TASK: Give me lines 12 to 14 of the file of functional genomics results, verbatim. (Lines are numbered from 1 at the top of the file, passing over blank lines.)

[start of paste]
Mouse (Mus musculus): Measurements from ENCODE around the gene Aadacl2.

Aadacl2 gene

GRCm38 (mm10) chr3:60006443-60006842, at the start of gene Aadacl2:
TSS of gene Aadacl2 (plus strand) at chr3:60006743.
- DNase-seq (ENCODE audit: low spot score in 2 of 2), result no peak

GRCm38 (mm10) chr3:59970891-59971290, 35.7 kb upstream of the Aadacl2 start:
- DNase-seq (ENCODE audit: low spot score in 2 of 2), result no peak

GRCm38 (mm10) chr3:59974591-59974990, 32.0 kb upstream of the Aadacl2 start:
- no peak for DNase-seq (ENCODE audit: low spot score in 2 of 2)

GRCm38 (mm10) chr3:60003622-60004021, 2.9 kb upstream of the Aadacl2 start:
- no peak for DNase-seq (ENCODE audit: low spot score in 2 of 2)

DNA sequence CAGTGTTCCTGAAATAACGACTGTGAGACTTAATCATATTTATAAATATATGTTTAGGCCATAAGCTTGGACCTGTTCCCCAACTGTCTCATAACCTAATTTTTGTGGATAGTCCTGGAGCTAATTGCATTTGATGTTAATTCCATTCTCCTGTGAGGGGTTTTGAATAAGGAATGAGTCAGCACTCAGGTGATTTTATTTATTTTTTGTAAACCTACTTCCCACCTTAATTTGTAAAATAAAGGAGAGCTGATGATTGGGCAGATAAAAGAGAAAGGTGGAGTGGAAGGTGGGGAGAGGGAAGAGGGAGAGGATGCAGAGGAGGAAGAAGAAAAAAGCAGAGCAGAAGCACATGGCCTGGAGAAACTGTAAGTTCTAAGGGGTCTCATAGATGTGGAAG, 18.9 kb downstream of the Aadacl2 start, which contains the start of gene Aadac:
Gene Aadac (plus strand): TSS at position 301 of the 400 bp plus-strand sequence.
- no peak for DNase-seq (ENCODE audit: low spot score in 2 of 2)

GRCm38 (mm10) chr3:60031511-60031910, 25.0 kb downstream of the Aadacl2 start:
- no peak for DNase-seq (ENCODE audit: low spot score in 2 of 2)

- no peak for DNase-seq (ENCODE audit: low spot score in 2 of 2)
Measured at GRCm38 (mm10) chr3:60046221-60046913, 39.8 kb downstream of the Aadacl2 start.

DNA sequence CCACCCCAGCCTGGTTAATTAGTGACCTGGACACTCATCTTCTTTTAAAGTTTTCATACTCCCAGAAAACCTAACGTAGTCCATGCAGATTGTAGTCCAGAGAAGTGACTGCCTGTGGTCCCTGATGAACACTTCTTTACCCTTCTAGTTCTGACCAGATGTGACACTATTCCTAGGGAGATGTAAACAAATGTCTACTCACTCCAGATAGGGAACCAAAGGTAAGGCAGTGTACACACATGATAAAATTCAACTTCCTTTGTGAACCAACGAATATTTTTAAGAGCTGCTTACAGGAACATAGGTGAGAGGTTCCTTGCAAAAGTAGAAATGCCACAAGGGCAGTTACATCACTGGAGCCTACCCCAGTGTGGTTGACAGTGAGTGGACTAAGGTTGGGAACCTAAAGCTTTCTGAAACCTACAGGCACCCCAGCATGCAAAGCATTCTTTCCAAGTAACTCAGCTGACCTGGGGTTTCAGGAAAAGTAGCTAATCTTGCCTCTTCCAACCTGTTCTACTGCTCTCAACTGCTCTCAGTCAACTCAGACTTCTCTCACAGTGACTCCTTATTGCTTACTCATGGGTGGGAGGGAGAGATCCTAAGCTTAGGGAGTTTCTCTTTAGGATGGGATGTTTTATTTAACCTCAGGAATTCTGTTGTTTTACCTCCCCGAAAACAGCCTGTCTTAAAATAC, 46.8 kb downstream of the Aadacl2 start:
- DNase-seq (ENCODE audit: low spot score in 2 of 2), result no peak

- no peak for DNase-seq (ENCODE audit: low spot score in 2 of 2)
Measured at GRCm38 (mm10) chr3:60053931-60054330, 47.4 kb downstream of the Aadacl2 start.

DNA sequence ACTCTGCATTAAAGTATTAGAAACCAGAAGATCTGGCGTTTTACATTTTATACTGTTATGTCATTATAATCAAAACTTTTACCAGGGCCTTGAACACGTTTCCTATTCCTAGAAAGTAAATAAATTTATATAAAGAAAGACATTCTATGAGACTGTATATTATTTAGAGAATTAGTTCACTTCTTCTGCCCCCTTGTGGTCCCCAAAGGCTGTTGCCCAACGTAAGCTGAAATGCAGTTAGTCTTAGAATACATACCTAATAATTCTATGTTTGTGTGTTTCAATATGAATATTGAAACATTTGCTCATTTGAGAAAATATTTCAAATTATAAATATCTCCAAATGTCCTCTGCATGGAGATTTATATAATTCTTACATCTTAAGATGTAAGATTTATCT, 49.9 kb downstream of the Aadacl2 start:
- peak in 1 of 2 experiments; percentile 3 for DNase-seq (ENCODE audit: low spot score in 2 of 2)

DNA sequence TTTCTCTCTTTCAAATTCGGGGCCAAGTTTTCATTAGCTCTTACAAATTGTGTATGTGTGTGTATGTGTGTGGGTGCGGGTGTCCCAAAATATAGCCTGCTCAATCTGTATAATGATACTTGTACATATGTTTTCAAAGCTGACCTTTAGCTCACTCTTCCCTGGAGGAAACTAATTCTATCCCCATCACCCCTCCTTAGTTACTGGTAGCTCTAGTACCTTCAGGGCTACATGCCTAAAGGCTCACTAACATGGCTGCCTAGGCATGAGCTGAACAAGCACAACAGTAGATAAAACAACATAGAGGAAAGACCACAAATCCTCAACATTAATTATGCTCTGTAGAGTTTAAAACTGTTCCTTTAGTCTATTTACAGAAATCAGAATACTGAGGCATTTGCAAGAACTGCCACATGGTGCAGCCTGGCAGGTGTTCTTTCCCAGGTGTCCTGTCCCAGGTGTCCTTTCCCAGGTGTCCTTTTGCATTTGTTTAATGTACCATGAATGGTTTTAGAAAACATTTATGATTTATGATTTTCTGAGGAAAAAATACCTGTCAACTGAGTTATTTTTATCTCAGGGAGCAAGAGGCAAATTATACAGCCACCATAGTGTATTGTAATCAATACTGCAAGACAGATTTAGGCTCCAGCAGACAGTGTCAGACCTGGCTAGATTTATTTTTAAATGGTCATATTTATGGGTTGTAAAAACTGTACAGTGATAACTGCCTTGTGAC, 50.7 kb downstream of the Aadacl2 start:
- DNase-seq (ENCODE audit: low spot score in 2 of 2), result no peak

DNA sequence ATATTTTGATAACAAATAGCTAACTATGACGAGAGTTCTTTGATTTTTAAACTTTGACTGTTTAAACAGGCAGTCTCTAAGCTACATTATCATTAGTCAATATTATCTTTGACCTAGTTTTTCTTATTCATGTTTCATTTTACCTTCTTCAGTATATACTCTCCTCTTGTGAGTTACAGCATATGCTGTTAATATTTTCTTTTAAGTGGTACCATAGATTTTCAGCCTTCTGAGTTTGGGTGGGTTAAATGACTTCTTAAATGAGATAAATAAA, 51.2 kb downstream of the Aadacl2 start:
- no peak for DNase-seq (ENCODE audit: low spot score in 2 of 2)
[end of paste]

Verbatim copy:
DNA sequence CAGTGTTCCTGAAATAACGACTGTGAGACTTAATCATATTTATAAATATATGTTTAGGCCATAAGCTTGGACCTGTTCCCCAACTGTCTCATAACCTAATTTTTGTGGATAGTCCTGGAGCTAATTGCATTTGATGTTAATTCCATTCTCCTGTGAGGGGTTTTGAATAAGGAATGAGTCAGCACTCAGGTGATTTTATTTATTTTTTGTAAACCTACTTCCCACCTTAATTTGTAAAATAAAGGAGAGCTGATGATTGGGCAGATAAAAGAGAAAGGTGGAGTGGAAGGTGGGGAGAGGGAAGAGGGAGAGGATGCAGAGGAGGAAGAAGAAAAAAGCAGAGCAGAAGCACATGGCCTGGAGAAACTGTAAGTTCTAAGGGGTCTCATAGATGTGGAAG, 18.9 kb downstream of the Aadacl2 start, which contains the start of gene Aadac:
Gene Aadac (plus strand): TSS at position 301 of the 400 bp plus-strand sequence.
- no peak for DNase-seq (ENCODE audit: low spot score in 2 of 2)